• HelenOE

    There’s a better St Nicholas site at http://www.stnicholascenter.org

    I’ve been reading up on St Nicholas because my medieval recreation group is putting on a St Nicholas party (yeah, kind of a frivolous reason, and I’m not even Catholic) and I’ve come to the conclusion that Diocletian (or maybe it was Galerius) did the world a huge favor when he tossed Nikolaos in prison for refusing to sacrifice to Jupiter. It seems to me that the qualities that differentiate a saint from a common or garden variety pious young man are the ones that were forged in that prison: a really fearless faith, unshakable confidence in the willingness of God to hear & answer prayer, and an unswerving devotion to the person of Christ. Even the rather startling story that Nicholas attended the Council of Nicea and slapped Bishop Arius for contending that Christ was merely a created being makes good sense in this context.

  • http://scrutinies.net Dorian Speed

    That’s a great story. In our family, an esteemed great-aunt-cousin-something once said, immediately upon finishing Christmas dinner, “Well, when you’ve got your coat on, it’s a sign you want to leave.” And left. That was about 30 years ago but it’s a permanent part of our family mythology now.

  • http://thecatholicgiftshop.com Cathi D

    I honestly thought one of my uncles was your Uncle Charlie. I still am blessed to visit Ireland every few years to see family and I absolutely love the lilt on their tongue when they say “Ye’s are all welcome here”. Thanks for sharing this memory with us.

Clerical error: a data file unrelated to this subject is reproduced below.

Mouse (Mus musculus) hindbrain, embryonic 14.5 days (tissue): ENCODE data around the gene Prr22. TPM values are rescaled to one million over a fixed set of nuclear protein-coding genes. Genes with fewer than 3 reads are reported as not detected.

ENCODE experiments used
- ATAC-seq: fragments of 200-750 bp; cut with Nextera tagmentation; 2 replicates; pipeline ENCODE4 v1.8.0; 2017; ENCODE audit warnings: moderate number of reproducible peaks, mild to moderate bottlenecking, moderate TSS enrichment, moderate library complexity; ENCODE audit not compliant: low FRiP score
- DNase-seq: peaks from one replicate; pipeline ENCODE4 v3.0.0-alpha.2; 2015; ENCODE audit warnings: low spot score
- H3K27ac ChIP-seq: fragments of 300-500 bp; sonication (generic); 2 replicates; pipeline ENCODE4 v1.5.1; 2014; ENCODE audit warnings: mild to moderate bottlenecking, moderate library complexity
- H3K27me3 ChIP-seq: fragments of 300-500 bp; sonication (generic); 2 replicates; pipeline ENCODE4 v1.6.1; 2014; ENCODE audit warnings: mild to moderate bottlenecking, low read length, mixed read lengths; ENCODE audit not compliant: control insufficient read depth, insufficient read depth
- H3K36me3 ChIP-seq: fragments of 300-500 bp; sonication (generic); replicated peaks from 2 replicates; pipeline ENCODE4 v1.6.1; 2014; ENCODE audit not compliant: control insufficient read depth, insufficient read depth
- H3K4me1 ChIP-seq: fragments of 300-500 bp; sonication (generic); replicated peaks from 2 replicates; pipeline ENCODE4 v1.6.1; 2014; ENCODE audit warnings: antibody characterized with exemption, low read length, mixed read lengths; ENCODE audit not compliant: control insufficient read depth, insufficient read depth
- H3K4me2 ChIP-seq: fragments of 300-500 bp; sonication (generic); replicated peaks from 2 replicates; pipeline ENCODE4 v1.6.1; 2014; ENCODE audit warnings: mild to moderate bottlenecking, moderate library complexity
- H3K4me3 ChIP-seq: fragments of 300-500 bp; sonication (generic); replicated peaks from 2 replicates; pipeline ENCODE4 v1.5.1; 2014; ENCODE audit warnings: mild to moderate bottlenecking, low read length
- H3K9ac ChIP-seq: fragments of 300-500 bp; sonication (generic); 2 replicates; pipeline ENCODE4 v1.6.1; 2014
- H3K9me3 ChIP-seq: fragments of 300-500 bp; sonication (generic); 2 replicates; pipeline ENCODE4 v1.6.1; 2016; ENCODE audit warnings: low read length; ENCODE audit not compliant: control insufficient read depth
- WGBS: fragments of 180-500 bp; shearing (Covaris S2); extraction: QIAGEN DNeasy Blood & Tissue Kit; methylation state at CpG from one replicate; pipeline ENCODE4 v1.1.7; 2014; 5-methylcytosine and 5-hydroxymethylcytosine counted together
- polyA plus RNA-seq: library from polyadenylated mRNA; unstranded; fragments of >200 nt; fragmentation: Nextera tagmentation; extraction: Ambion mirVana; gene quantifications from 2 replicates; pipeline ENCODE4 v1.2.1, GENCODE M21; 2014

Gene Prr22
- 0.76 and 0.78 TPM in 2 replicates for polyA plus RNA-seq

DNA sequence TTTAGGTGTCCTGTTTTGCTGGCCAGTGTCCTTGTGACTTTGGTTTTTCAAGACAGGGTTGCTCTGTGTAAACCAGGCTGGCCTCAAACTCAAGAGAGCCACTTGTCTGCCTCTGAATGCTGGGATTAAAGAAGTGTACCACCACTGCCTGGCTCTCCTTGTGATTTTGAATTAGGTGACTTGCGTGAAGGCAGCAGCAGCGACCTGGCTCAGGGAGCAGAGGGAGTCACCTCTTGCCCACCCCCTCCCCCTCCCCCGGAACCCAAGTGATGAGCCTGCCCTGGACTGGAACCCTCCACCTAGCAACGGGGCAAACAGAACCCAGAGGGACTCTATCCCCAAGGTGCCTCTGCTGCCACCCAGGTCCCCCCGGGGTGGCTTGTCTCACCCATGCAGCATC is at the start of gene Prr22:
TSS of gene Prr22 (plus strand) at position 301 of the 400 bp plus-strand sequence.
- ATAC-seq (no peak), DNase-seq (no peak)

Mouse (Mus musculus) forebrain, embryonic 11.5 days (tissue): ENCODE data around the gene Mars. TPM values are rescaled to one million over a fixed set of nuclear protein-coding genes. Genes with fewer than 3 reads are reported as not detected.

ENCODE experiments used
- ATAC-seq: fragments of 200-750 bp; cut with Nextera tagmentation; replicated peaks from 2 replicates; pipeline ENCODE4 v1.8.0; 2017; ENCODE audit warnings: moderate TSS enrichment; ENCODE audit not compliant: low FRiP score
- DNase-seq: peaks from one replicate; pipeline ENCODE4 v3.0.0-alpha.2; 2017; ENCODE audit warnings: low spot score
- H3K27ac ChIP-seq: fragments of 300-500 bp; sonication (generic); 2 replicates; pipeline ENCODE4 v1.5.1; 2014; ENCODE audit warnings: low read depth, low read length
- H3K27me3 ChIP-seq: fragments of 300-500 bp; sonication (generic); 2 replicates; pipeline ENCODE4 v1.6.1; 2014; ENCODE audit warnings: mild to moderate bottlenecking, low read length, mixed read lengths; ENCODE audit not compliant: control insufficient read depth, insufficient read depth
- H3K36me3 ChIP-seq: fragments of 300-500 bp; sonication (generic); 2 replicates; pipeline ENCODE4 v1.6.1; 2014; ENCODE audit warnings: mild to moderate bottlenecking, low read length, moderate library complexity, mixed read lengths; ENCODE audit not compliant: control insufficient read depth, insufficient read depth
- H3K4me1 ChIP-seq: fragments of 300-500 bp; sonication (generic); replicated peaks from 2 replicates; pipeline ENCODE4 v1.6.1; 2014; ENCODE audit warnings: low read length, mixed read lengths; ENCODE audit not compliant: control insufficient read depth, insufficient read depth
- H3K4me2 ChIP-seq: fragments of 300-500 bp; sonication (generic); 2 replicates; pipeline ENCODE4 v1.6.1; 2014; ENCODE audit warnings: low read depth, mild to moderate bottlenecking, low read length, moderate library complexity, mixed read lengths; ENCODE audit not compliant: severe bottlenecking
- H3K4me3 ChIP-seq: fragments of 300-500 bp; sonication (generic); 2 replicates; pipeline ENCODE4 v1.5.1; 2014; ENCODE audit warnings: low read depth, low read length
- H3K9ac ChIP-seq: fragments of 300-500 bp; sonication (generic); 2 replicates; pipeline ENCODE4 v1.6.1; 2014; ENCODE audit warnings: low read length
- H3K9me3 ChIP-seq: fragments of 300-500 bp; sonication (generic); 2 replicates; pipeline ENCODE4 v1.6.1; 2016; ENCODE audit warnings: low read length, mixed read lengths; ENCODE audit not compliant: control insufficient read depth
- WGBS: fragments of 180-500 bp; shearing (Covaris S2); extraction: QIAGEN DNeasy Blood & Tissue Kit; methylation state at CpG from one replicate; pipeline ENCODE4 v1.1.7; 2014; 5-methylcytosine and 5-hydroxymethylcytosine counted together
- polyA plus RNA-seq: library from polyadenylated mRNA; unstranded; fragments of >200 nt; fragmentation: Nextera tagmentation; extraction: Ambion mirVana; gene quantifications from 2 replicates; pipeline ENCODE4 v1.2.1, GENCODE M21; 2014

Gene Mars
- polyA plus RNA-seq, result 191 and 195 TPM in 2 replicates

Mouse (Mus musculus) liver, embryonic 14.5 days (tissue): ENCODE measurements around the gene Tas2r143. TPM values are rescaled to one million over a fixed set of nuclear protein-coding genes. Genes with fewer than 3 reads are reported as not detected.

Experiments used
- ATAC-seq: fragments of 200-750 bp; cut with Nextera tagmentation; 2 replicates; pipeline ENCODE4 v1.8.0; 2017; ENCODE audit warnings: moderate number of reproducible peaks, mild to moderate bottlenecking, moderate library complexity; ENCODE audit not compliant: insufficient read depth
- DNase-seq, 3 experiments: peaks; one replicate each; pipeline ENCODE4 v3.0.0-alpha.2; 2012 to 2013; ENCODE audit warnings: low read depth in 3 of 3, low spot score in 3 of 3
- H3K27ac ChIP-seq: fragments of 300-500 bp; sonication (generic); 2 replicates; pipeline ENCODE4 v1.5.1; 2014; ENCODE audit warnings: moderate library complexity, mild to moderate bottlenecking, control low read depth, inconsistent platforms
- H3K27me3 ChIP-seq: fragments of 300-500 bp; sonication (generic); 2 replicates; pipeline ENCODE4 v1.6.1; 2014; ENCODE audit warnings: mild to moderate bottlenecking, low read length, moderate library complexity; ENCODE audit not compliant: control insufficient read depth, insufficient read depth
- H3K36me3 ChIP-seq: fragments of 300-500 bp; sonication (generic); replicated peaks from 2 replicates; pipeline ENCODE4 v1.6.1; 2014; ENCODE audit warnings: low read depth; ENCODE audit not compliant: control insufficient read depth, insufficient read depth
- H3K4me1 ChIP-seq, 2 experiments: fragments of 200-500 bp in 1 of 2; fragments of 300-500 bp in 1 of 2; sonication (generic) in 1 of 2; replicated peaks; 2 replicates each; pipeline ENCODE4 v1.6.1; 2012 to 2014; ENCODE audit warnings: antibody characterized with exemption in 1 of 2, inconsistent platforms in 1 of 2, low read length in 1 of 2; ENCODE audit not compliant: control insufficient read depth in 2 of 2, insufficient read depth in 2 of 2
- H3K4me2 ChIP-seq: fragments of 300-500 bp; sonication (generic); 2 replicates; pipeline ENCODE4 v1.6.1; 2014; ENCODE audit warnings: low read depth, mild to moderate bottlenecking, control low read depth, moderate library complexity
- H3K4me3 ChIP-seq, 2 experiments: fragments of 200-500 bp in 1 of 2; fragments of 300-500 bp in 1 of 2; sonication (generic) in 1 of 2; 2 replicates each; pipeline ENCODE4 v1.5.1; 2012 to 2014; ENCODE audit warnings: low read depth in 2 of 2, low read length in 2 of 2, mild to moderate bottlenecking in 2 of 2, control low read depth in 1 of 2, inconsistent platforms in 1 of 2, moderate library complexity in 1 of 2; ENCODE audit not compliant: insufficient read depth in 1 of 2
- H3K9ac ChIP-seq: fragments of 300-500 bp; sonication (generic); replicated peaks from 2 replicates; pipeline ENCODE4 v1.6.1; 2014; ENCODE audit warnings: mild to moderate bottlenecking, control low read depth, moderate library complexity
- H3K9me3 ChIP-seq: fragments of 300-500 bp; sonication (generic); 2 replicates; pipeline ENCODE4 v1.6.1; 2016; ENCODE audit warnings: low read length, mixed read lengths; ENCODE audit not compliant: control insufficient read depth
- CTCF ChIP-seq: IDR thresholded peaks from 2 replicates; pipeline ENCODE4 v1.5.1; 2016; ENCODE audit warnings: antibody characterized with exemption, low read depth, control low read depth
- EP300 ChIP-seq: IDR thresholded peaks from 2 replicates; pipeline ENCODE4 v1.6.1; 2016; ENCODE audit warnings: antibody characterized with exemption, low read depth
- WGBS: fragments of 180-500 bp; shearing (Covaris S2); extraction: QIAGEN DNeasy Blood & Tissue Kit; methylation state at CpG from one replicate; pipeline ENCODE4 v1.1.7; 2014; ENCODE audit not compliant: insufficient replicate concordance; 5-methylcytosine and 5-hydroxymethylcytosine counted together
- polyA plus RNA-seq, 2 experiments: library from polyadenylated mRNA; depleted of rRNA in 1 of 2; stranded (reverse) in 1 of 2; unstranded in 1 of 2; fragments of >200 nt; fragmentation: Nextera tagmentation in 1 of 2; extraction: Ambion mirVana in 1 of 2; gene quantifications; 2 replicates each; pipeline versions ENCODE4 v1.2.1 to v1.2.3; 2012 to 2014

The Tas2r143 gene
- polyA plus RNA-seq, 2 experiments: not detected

• Saint Nick Fan

    Loved this post. I pulled one on my old Irish mom this a.m. Last night I snuck a 9.5AA bright, red high heel from her closet and when she retired for the night, I put it at her breakfast place on a lace doily with a Saint Nick card shoved in it and a box of Hyland’s Leg Cramps homeopathic remedy crammed in beside. I think the entire neighborhood heard her loud, uproarious Irish laughter well before 7am today. They always had Saint Nicholas’ Day in Ireland in the 30s and 40s so when I do little sillies for her each Dec 6, she just loves it. I think it helps her weather the holidays without Dad just a wee bit better.

    As Mom would say of my pranks, “Sure – its not off the ground y’licked it!”

    Translation: I take after her.

  • Anglican Peggy

    My grandparents from Butler P A, used to say y’ins which stood for you-ins I don’t know if folks in those parts still do since I havent been back in a while, but I sure did love how it sounded.

  • James

    One could look at the secular use of “santa claus” as some sort of compliment (perhaps backhanded) to the real deal. HOWEVER, when you look at the history (or rather metamorphosis) of the great saint to the current rendering, the Catholic neutering by those hostile to all-things-Catholic is inescapable. Remember how Easter is also portrayed by our worldly friends. Since the world is the domain of the evil one it would be good to keep that in mind.

    -a pragmatist keeping guard.

  • CV

    In Pittsburgh it’s Yinz, although we were never allowed to use that expression while we were growing up. My mom insisted on proper grammar!